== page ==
Alternatively, store food items such as biscuits, pot noodles or sandwiches that don’t need electricity or refrigeration. If you have a gas hob, you can use a lighter or matchstick to cook yourself a hot meal. 

What to do with electronic devices

A senior man investigates his fuse box at home - by the light of a single flashlight only - in a power cut during the energy crisis.

If there is a power cut, turn off all electronic devices and gadgets at the plug or simply unplug them. This includes anything that shouldn’t be left unsupervised, such as an electric hob, oven or iron. 

Otherwise, when your power comes back, it could result in overloading. 

It’s useful to have a torch with batteries to spare lying around. This will make it easier for you to move around the house when it goes dark early. Plus, you can avoid tripping on any electronics or household items. 

Keep this in an easily accessible area where any household member can find it during emergencies. 

Learn more energy-saving tips for your power-hungry electrical appliances with our handy guide. 

Should I light up candles?

It’s better to use your mobile phone flash or a torch. However, if you must use candles, be careful as they can result in fire hazards. 

Keep them away from any flammable substances such as furniture, carpets, curtains or books. Plus, make sure that they are out of reach of children and pets.

How do I save my mobile phone battery?

If you’re worried about draining your mobile phone battery during a power cut, here are a few energy-saving tips you can follow. 

  1. Keep your screen brightness low: This lets you conserve battery without affecting how your phone works. 
  2. Put on Low Power Mode or Battery Saver: If you have an iPhone, go to Settings -> Battery -> Low Power Mode. For Android users, swipe down and select Battery Saver, or turn it on via Settings. 
  3. Close unused apps: If you’re not going to use any apps, don’t keep them running in the background or they will drain your phone battery.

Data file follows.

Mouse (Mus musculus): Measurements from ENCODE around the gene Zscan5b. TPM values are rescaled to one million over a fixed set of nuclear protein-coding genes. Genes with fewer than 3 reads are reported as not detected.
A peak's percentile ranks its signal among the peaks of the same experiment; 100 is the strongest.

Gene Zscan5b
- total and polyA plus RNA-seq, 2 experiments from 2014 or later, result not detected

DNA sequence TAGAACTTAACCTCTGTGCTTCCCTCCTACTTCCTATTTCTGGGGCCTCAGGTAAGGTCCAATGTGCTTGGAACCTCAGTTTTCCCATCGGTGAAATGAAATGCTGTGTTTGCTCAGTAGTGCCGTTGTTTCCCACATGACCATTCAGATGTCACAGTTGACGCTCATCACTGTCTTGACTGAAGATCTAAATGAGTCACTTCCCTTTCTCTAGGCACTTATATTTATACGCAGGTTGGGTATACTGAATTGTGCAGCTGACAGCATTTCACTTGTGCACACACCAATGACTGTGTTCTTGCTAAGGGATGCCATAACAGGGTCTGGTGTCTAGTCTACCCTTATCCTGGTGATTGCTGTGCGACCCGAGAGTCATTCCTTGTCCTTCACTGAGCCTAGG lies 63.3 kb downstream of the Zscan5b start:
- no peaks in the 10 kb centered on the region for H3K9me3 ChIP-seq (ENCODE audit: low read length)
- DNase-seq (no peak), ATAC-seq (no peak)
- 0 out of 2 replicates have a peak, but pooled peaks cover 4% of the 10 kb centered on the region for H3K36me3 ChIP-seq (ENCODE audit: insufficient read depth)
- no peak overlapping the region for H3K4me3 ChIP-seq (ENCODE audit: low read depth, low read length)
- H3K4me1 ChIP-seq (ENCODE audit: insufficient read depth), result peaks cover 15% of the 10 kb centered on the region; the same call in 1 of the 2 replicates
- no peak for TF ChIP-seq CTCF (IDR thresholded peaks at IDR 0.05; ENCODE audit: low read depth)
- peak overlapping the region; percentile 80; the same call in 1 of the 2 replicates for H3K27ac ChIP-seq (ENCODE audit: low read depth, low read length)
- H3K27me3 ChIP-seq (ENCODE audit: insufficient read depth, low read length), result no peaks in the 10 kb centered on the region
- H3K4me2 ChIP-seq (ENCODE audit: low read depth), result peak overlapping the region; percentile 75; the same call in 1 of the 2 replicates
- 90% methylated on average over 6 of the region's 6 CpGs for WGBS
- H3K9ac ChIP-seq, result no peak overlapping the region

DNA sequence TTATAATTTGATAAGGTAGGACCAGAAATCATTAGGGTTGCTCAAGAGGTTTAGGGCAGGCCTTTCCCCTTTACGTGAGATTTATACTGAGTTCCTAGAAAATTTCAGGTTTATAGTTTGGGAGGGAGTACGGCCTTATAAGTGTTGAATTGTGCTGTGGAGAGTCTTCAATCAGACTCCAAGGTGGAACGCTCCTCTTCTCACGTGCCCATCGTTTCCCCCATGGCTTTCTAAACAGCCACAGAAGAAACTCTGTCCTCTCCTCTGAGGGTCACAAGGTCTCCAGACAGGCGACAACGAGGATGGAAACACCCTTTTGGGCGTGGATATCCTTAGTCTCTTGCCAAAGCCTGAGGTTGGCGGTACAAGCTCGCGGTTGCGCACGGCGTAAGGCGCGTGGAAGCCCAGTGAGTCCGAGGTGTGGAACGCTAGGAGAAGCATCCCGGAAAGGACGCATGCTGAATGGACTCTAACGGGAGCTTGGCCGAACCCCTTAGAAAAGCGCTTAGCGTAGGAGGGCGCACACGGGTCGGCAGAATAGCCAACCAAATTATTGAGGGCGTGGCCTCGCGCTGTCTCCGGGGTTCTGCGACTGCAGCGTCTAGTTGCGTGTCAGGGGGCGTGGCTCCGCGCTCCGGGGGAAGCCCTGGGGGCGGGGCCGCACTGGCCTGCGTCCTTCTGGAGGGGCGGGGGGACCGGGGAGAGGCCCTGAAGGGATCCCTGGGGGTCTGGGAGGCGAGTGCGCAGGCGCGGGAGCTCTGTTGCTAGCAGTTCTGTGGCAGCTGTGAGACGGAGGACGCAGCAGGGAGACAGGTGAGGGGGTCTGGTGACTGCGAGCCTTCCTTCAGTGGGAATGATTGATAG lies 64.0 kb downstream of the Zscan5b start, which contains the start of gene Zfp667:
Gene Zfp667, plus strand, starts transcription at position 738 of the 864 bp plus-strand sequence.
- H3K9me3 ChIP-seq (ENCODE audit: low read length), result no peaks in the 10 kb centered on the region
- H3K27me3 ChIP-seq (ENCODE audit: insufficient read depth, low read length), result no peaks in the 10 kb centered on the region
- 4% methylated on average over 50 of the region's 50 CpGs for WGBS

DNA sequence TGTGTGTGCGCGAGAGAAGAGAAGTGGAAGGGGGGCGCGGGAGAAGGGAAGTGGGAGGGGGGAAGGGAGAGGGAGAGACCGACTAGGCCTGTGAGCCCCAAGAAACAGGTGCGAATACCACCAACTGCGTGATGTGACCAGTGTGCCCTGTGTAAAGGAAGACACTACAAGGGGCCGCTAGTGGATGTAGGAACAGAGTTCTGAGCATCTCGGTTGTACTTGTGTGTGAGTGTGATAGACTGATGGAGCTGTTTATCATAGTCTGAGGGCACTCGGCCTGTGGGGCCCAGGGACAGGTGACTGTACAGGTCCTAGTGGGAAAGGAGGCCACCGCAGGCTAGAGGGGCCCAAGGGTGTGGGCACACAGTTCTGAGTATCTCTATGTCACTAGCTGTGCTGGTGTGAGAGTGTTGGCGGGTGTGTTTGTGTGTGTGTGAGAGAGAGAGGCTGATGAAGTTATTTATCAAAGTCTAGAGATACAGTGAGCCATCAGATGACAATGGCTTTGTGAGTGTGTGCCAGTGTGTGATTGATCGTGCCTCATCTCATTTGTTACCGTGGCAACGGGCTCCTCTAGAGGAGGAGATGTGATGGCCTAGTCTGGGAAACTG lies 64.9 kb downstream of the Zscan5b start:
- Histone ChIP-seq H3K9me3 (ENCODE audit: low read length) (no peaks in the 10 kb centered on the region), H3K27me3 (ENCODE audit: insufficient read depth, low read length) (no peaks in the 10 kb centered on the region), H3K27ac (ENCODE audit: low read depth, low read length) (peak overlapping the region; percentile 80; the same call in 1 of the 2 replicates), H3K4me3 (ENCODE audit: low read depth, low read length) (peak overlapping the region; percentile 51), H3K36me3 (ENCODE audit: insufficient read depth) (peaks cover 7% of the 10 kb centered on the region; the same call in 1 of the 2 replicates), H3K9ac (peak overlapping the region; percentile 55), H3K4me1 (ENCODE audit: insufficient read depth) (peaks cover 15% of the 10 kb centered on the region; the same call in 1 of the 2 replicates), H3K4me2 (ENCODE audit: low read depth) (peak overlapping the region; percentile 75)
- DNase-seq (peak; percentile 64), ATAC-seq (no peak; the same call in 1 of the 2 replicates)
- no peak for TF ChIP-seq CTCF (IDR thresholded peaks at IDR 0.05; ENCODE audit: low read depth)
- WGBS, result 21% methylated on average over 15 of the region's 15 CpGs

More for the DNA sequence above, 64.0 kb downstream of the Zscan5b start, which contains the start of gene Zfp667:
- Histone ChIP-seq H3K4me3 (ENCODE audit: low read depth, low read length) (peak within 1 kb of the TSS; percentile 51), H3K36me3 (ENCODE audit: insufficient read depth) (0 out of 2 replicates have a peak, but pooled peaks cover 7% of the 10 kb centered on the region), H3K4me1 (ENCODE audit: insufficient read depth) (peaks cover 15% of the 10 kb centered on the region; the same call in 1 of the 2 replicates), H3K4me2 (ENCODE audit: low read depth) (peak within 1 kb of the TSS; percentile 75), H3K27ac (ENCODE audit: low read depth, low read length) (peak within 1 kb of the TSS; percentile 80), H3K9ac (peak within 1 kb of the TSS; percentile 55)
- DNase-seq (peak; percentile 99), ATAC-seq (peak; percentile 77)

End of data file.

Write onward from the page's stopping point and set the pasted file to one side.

4. Turn off Location settings: Leaving location on can use extra power, so turn that off. For iPhones, go to Settings -> Privacy -> Location Services. In Androids, go to Settings -> Location. 
  5. Switch off Wi-Fi when not in use: Otherwise, your phone will keep connecting to something, ultimately using up your battery.  
  6. Turn off notifications: If you don’t use certain apps, stop notifications for them. You can disable this in your Settings, including any Push Notifications. 
  7. Replace old batteries: This is a great way to lengthen your phone battery life if you’re using an older phone and don’t want to switch.

What are my rights in a power cut?

If your gas or electricity goes out because of a power cut, it’s important to understand where you stand. 

Can you claim compensation? How serious is the disruption to your household? Were you given any warnings?

Find out everything you need to know in our ‘Your rights if you have a power cut’ guide. 

If you're vulnerable, sign up for the Priority Services Register

Check if you qualify to sign up to the free Priority Services Register (PSR). If you’re on the PSR you’ll get extra support during unexpected household interruptions such as power cuts.

Everyone in England, Wales and Scotland is free to register for free PSR services. All you need is to be eligible for one of the following: 

  • Use medical equipment reliant on electricity or water
  • Live with children under five
  • Are blind or partially sighted
  • Are deaf or hard of hearing
  • Have a chronic illness
  • Have anxiety, depression or any mental health condition
  • Have a disability
  • Are of pensionable age
  • Loss or impairment of smell
  • Need documents translated into another format or language
  • Temporarily need extra support.

You can speak to your energy supplier to discuss any further needs or support.

Find out what support is available if you need help with energy bills.